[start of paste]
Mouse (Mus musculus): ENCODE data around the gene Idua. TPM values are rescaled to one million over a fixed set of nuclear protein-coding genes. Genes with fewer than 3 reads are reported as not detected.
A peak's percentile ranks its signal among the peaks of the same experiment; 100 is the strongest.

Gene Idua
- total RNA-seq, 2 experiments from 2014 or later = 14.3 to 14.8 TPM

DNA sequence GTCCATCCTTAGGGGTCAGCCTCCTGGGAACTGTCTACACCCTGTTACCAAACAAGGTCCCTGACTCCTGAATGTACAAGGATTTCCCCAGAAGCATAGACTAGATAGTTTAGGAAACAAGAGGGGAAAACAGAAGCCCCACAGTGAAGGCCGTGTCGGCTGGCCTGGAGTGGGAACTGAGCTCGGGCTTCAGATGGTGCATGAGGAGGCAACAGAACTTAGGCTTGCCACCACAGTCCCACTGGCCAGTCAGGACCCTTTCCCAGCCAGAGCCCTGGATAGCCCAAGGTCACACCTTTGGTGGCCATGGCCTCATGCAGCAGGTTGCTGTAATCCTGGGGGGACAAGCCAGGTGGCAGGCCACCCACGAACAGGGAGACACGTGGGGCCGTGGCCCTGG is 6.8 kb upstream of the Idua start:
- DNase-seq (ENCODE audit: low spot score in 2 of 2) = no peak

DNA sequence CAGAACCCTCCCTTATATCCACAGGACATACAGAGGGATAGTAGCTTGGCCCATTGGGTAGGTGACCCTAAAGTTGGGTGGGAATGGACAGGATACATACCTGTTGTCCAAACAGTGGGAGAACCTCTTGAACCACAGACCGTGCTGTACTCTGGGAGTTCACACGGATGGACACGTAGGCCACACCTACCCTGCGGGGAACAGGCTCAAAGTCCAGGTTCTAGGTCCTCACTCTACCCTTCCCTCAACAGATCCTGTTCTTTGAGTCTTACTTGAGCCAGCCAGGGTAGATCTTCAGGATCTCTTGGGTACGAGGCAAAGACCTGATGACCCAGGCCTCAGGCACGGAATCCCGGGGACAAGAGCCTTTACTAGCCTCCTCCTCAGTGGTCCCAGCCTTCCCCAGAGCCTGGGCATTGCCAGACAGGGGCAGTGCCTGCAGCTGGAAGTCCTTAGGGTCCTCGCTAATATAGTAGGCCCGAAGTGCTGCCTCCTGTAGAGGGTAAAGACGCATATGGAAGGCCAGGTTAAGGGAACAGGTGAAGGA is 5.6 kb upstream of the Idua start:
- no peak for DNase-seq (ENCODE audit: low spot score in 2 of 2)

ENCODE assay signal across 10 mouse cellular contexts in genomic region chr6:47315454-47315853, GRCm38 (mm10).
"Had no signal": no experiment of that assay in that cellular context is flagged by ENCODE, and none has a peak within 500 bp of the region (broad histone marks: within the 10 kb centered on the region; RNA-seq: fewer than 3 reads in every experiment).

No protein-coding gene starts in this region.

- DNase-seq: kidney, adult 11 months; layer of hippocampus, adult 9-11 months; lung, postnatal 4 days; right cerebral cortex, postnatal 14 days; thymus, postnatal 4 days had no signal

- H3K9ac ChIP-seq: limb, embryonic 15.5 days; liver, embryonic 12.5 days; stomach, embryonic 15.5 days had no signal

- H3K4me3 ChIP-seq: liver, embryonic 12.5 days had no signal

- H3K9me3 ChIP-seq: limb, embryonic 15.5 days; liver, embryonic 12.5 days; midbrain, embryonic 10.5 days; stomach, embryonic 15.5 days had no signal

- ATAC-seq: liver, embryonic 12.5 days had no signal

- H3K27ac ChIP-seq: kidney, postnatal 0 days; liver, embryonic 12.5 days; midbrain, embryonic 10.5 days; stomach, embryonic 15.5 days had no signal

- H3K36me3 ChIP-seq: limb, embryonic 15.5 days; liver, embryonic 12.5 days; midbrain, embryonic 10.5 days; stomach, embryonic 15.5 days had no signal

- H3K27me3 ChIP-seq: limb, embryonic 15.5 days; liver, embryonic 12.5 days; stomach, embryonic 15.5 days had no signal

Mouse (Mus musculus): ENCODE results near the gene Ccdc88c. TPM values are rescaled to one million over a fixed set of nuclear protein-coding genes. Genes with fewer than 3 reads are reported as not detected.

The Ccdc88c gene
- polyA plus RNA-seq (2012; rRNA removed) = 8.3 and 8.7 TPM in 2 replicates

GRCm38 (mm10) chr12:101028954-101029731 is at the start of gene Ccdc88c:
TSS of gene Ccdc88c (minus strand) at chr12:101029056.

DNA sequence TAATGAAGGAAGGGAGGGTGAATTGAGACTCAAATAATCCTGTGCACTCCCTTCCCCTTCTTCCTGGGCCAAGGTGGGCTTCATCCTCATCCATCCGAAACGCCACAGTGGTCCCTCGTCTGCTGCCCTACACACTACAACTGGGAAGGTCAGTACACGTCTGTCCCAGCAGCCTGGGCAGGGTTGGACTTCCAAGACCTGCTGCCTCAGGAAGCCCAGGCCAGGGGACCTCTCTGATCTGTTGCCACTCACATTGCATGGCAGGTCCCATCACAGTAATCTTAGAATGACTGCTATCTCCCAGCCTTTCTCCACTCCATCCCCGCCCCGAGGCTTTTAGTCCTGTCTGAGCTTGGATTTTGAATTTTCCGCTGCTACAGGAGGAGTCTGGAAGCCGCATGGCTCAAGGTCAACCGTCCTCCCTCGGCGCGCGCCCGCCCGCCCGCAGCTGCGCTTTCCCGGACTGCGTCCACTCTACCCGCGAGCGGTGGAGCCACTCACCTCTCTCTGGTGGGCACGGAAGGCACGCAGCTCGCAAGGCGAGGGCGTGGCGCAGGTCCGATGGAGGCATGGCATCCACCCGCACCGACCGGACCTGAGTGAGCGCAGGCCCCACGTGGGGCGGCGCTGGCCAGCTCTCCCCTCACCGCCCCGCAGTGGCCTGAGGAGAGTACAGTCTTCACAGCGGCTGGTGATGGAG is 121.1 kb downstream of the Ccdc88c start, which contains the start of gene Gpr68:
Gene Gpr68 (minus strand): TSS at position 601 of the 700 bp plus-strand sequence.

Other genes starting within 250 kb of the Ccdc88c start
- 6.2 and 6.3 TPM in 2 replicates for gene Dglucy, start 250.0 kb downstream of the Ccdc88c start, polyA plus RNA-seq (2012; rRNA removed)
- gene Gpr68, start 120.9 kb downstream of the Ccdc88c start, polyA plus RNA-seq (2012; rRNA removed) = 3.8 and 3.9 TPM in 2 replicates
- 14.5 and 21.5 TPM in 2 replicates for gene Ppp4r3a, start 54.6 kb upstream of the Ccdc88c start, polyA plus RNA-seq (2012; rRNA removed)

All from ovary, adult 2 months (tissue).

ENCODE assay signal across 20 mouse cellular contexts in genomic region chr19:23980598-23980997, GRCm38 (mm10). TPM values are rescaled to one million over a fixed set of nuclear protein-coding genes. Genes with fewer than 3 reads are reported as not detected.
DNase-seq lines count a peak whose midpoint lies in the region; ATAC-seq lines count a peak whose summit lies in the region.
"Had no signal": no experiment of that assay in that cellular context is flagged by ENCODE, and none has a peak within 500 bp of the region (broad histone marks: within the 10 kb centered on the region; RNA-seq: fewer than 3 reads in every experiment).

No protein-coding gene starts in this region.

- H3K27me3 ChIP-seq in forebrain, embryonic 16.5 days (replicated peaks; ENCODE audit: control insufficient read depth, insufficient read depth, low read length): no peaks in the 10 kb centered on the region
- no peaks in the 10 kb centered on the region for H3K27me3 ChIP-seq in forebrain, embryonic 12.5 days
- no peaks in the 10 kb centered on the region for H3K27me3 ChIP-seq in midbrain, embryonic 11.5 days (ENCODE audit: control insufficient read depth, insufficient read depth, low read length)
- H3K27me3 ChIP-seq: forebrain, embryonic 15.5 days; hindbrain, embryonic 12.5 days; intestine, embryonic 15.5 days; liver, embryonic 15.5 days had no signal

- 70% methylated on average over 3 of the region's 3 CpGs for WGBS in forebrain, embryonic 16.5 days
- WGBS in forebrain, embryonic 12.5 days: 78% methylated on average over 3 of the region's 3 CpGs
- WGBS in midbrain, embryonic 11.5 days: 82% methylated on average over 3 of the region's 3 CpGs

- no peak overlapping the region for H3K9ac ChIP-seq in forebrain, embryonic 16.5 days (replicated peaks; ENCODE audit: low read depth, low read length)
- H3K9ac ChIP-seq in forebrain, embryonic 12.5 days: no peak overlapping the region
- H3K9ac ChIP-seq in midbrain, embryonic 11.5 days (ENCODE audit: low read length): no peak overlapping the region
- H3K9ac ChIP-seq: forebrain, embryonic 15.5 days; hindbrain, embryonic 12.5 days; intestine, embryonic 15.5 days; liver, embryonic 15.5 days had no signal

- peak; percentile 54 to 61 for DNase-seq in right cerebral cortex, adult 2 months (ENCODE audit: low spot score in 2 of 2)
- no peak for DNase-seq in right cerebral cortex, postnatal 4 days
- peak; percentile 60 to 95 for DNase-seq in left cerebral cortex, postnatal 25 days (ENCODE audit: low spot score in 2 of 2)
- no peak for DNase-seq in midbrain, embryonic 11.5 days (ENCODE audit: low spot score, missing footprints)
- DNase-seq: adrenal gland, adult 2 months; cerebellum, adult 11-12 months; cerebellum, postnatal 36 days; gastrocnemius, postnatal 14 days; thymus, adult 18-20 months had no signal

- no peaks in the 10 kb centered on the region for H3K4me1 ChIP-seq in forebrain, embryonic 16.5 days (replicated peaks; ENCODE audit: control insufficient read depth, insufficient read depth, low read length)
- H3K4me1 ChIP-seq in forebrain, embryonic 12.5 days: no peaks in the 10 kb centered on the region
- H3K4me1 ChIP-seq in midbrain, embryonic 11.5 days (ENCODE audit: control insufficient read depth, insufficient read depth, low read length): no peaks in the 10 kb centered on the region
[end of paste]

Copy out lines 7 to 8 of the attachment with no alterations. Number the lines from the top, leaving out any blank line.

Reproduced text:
DNA sequence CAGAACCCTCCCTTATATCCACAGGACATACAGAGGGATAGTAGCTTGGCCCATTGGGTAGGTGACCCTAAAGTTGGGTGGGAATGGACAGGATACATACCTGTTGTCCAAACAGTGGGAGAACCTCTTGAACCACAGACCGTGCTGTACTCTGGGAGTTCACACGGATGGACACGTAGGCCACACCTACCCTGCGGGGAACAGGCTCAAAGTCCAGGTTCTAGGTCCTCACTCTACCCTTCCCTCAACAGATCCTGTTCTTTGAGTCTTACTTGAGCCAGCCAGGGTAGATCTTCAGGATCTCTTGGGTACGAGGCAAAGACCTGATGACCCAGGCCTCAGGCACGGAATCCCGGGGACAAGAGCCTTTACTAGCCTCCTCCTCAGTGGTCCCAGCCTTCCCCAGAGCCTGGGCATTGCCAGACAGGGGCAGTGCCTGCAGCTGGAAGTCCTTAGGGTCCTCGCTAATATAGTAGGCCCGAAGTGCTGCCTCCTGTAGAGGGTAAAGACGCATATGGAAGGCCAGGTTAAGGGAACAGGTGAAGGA is 5.6 kb upstream of the Idua start:
- no peak for DNase-seq (ENCODE audit: low spot score in 2 of 2)